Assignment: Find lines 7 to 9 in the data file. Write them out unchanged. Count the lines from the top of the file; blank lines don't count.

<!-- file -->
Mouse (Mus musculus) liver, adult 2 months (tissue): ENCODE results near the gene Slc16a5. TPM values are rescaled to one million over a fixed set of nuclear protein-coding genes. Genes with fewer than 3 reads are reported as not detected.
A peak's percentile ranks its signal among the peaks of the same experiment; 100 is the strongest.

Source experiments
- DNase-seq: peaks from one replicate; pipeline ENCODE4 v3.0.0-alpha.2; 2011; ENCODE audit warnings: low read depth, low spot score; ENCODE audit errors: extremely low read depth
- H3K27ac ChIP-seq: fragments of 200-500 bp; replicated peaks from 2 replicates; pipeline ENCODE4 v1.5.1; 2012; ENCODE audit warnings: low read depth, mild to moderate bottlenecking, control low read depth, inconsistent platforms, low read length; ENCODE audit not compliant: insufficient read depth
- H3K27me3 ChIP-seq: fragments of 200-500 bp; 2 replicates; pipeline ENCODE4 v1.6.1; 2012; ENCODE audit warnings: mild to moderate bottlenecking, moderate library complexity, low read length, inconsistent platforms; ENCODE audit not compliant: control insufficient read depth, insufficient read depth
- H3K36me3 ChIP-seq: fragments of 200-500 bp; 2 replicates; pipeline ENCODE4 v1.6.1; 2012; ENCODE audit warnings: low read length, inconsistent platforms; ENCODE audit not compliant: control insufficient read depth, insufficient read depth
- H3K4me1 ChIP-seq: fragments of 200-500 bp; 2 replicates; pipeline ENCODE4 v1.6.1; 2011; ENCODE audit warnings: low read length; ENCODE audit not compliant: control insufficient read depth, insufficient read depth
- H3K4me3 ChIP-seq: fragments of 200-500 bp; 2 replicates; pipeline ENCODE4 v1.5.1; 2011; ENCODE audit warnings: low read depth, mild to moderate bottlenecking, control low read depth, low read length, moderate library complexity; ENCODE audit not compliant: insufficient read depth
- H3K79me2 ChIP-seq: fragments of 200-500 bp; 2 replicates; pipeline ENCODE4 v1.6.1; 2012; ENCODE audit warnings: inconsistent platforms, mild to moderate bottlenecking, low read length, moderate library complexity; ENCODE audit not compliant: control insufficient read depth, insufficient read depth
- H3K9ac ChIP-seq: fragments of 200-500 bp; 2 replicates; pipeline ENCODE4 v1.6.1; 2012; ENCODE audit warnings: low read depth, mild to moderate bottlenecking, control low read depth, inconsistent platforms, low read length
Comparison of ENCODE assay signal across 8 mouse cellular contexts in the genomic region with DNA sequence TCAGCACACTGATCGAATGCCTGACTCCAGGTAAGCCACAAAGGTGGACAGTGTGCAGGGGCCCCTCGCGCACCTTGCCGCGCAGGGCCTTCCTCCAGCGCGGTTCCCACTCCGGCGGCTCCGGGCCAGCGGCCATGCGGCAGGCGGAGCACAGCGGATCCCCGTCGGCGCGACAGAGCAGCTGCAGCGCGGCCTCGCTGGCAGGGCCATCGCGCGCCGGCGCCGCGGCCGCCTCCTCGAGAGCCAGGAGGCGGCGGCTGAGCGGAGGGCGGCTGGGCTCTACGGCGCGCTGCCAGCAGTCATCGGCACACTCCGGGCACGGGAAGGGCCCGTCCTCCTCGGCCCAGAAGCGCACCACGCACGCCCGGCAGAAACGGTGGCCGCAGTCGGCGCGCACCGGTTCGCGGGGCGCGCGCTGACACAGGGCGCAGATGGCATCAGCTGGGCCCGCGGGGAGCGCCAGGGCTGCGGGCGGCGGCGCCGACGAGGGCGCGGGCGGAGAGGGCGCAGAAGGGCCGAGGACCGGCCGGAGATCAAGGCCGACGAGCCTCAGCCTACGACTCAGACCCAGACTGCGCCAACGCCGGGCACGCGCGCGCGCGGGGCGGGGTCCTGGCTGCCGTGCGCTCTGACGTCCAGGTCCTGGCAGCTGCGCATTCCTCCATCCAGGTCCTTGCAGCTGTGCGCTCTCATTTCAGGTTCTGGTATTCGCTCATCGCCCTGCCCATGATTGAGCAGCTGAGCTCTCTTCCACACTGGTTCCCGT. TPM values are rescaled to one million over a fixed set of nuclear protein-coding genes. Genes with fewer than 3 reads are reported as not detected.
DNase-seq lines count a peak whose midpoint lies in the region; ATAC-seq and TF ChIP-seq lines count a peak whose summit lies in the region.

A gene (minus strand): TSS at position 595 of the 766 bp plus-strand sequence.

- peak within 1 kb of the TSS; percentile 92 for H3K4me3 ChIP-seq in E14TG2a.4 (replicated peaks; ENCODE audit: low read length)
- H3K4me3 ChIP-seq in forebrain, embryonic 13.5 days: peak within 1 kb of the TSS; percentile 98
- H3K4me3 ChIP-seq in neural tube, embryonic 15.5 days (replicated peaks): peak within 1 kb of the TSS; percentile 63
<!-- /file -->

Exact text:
- H3K36me3 ChIP-seq: fragments of 200-500 bp; 2 replicates; pipeline ENCODE4 v1.6.1; 2012; ENCODE audit warnings: low read length, inconsistent platforms; ENCODE audit not compliant: control insufficient read depth, insufficient read depth
- H3K4me1 ChIP-seq: fragments of 200-500 bp; 2 replicates; pipeline ENCODE4 v1.6.1; 2011; ENCODE audit warnings: low read length; ENCODE audit not compliant: control insufficient read depth, insufficient read depth
- H3K4me3 ChIP-seq: fragments of 200-500 bp; 2 replicates; pipeline ENCODE4 v1.5.1; 2011; ENCODE audit warnings: low read depth, mild to moderate bottlenecking, control low read depth, low read length, moderate library complexity; ENCODE audit not compliant: insufficient read depth